A shame. Roy Hodgson is rightly talked of as one of our greatest managers and has presided over a period of unprecedented success. But, like pretty much every side we’ve produced since promotion in 2001, Roy’s Fulham are generally only able to win at one ground. We’ve now failed to beat all of Wolves, West Ham, Wigan, Birmingham, Burnley, Stoke and Blackburn on the road this year. And sadly, it’s spoiling what could have been another marvellous season.

He’s pretty much right. But it set my mind racing. Rich has been busy looking at our away stats, but I’m interested in the breakdown of our away league wins.

Things weren’t much better under Jean Tigana, footballing genius that he was. We won just four out of 35 league games under the Frenchman and all bar one came in our first season back:

2001-02
West Ham 2-0
Derby 1-0
Leeds 1-0

2002-03
Sunderland 3-0

4 out of 35 gave Tigana a success rate of just 11%.

Chris Coleman got a single win when he was in temporary charge (thanks to a Louis Saha strike at Charlton – 1-0). Things got a little better the following season when we astonished everyone by finishing ninth:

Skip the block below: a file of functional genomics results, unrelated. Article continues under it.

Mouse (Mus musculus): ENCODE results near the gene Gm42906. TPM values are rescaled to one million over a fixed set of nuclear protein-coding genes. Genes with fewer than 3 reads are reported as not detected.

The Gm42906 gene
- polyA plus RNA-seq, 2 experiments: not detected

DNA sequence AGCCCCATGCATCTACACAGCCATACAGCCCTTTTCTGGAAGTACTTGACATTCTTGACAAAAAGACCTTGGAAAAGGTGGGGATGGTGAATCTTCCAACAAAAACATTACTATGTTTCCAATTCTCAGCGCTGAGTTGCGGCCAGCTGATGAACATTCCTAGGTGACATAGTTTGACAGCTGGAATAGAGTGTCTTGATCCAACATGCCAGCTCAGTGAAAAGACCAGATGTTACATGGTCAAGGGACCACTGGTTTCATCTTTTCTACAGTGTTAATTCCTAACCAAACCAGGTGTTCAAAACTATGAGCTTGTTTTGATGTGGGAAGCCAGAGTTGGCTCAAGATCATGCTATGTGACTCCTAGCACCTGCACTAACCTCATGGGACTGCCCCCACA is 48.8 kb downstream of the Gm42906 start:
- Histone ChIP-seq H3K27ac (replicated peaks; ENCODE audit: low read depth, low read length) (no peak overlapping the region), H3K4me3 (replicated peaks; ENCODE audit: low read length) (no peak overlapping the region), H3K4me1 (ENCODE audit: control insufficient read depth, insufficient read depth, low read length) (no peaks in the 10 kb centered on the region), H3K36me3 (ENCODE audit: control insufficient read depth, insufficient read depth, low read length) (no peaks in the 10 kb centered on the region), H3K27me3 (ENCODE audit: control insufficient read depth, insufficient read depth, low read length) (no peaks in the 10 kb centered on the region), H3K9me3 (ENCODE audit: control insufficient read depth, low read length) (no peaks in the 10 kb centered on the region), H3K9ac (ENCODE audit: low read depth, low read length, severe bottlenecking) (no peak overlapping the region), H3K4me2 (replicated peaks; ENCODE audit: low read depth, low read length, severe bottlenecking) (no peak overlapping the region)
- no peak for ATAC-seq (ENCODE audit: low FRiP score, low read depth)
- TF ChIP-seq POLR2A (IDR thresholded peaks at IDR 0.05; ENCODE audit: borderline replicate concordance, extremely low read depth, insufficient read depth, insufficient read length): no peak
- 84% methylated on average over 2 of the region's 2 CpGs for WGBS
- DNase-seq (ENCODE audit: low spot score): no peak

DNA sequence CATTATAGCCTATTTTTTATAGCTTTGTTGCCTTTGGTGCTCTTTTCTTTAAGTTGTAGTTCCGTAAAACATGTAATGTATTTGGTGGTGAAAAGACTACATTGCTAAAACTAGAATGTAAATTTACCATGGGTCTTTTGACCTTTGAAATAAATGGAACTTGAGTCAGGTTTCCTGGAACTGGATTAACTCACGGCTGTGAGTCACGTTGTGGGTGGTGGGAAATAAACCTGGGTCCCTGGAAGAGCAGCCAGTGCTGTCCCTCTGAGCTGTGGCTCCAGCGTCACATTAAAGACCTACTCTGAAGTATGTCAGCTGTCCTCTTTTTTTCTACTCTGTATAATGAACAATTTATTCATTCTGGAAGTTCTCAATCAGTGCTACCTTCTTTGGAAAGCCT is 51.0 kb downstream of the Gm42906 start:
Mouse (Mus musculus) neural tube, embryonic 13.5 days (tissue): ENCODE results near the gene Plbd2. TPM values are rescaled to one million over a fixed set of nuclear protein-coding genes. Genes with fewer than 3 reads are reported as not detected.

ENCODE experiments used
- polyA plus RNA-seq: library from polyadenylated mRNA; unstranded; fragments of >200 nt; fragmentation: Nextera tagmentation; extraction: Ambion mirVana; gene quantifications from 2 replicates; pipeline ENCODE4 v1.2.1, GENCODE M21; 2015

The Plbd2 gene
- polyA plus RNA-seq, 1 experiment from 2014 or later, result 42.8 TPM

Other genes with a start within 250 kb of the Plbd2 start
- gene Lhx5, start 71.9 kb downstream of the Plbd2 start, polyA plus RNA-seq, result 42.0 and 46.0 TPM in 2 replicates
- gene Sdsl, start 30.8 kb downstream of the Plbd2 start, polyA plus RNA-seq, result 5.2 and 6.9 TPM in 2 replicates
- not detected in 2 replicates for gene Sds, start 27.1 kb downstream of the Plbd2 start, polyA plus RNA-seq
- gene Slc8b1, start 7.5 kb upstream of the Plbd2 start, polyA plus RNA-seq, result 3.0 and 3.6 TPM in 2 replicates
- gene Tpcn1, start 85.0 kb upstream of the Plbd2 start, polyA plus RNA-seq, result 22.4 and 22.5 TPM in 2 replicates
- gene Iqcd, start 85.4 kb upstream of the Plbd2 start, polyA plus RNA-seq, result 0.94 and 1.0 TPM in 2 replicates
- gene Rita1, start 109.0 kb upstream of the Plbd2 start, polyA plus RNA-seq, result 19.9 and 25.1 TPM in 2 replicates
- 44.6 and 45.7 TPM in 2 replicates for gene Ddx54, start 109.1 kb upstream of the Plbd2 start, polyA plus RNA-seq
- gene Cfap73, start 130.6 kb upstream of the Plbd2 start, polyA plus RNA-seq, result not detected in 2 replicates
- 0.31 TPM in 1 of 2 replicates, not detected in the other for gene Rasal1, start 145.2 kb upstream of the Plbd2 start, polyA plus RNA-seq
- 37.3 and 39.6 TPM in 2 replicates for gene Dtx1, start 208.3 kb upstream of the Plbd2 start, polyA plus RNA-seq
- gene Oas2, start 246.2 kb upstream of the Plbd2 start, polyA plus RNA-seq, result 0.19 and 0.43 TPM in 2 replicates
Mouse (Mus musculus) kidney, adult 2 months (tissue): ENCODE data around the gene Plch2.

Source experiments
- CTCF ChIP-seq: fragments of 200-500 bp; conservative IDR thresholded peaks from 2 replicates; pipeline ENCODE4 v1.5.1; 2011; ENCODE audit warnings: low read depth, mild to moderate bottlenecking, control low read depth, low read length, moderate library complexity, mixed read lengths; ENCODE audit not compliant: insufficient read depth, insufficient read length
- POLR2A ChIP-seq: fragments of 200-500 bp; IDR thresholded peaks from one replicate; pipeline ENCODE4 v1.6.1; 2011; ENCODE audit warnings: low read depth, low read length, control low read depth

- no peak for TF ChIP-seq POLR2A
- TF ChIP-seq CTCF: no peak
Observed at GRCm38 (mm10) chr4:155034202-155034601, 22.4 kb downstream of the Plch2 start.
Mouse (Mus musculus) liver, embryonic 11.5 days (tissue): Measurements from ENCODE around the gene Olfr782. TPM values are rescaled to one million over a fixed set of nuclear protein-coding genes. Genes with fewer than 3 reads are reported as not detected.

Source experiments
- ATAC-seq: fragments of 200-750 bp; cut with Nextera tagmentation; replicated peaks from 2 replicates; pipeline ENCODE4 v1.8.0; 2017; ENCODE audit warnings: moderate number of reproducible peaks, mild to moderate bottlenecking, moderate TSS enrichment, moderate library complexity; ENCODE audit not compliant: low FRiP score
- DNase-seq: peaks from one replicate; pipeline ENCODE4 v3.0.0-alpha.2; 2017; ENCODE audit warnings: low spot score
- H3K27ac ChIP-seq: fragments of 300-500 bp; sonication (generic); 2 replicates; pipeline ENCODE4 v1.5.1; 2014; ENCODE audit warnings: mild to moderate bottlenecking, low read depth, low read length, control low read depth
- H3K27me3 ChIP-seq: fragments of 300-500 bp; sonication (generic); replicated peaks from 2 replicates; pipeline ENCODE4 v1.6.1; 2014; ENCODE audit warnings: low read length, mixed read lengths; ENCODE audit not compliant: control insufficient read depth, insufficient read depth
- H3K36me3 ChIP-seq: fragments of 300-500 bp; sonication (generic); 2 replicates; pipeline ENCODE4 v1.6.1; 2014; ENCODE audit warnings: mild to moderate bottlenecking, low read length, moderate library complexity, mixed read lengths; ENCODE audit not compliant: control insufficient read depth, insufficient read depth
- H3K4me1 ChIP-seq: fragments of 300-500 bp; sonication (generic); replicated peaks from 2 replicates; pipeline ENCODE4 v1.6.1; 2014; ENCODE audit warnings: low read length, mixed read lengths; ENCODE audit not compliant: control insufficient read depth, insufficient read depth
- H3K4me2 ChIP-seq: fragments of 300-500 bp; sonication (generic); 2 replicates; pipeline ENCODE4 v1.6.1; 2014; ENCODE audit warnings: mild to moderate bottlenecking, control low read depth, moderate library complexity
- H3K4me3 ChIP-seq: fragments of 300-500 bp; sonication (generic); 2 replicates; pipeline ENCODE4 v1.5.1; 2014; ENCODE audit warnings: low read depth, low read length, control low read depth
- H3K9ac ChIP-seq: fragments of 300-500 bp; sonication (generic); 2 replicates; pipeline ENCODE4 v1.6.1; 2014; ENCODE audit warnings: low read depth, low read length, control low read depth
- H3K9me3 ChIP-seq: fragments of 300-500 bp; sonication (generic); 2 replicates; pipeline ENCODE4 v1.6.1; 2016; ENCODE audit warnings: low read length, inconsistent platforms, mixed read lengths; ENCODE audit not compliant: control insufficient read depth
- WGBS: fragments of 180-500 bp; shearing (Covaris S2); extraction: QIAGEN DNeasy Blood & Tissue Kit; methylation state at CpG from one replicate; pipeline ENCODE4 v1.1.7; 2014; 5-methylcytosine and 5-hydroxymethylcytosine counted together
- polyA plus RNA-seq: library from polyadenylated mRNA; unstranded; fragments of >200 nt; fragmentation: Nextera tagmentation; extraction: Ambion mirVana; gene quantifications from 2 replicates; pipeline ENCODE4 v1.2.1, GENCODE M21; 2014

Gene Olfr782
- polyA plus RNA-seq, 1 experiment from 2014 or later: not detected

2003/04
Tottenham 3-0
Blackburn 2-0
Man Utd 3-1
Leicester 2-0
Bolton 2-0

2003/04
Newcastle 4-1
Norwich 1-0
Birmingham 2-1
Blackburn 3-1

We had to wait until 2006 for our next victory on the road, secured by Brian McBride and Carlos Bocanegra, a 2-1 win at Newcastle, made bittersweet by Jimmy Bullard’s horrible injury. It was Coleman’s last away success, leaving him with 11 wins from 66 league games – a strike rate of 16%.

Poor old Lawrie Sanchez didn’t muster an away win.

Roy Hodgson’s was a long time in coming, but once Erik Nevland secured success at Reading we didn’t seem to look back:

2007/08
Reading 2-0
Man City 3-2
Portsmouth 1-0

We had a bit of success the following season too, once we opened up a bit away from home:

2008/09
Bolton 3-1
Man City 3-1
Newcastle 1-0